Before too long the group left Kansas City and it was around Christmastime when they got to Indianapolis. Here again, they ran into a money-snag when they discovered it wasn’t easy to sell fortune-telling during the holiday season (amazingly, people were more concerned about buying presents). Ruth found work in a department store, and after the Christmas season, a position at the phone company. Not long after that, her father, who had quit his school work and became a traveling salesman, and her mother, her brother Donald, and little sister Mary came to live in Indianapolis as well. Ruth notes in a book written later in her life that her scam-artist brother, who was constantly pawning his wife’s engagement ring during the journey, turned out to be in later years a “wealthy, upstanding citizen.”
The pilgrimage to New York City would be delayed in Indianapolis for the next five years. In 1909, the oldest child of the Stout family died. May was eight years older than Ruth and Ruth considered her a “second mother.” “One day we got a telegram saying May had died in her sleep. I have never loved anyone else quite the way I cared for her, and that’s all I want to say about that.” In another book Ruth confesses that she was devastated by not only loss, but guilt. May, who had recently visited Indiana, had asked Ruth to help her get a job at the phone company so she could move to Indianapolis too. Although she had recently started practicing medicine in Colorado, she was having trouble with the doctor she was working with and knew the partnership would soon be dissolved. Ruth, making the judgment that her gifted sister needed to stay in medicine, and not wanting her to move in with them, refused to help. Hence, Ruth blamed herself, until her mother talked to her. Lucetta Stout told her daughter that even if a person didn’t believe in immortality surely they believed that good memories kept a loved one alive in their minds and hearts. She said that it would be a shame if the many good memories of May were overshadowed by this misunderstanding. Ruth wrote, “That straightened me out.”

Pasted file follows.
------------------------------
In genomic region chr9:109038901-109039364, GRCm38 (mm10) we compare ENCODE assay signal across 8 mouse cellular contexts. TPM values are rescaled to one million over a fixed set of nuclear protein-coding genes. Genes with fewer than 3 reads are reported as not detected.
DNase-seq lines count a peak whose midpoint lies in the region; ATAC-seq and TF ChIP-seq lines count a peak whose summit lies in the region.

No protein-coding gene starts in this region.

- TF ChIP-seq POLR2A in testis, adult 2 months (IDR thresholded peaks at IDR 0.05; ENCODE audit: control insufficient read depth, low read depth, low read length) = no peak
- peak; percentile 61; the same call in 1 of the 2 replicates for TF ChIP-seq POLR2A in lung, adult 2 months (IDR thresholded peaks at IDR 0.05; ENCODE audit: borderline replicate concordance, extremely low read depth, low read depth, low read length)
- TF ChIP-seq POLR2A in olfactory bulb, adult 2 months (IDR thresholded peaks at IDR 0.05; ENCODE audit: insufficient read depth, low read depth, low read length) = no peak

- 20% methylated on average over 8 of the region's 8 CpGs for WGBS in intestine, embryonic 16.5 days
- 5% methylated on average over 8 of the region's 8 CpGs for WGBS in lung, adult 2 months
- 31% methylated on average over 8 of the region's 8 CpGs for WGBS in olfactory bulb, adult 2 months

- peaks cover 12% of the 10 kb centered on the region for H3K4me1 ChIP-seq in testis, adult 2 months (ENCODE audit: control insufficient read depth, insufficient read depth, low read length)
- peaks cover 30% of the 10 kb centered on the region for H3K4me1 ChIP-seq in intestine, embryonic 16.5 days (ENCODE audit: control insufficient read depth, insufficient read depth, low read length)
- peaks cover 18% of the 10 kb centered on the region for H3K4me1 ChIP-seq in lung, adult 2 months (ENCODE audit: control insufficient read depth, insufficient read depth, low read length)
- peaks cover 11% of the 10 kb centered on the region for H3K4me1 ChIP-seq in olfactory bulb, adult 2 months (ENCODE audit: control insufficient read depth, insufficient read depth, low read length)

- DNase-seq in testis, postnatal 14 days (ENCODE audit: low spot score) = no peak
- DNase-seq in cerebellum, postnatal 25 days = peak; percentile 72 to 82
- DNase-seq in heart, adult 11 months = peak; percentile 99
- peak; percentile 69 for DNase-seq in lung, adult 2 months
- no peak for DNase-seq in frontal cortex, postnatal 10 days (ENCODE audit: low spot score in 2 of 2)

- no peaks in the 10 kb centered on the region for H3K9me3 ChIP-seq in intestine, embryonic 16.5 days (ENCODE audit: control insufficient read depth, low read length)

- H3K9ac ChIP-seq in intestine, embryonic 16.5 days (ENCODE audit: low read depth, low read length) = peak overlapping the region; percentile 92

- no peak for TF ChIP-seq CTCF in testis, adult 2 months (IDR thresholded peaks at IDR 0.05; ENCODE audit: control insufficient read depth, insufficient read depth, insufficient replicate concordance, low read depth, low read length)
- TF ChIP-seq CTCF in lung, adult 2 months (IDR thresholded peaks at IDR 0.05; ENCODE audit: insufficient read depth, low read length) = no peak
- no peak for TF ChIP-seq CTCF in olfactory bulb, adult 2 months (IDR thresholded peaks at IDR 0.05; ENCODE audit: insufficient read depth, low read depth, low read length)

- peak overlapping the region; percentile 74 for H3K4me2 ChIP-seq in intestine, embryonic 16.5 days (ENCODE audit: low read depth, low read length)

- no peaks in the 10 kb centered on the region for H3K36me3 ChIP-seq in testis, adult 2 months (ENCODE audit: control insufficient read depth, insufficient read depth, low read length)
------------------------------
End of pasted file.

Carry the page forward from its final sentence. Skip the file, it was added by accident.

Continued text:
Courtesy of GREENWOMAN BOOKS
Published by Greenwoman Publishing, LLC
Greenwoman Publishing, LLC, P. O. Box 6587, Colorado Springs, Colorado, 80934-6587, U.S.A.
Copyright © Sandra Knauf, 2013
All rights reserved
First published in the United States of America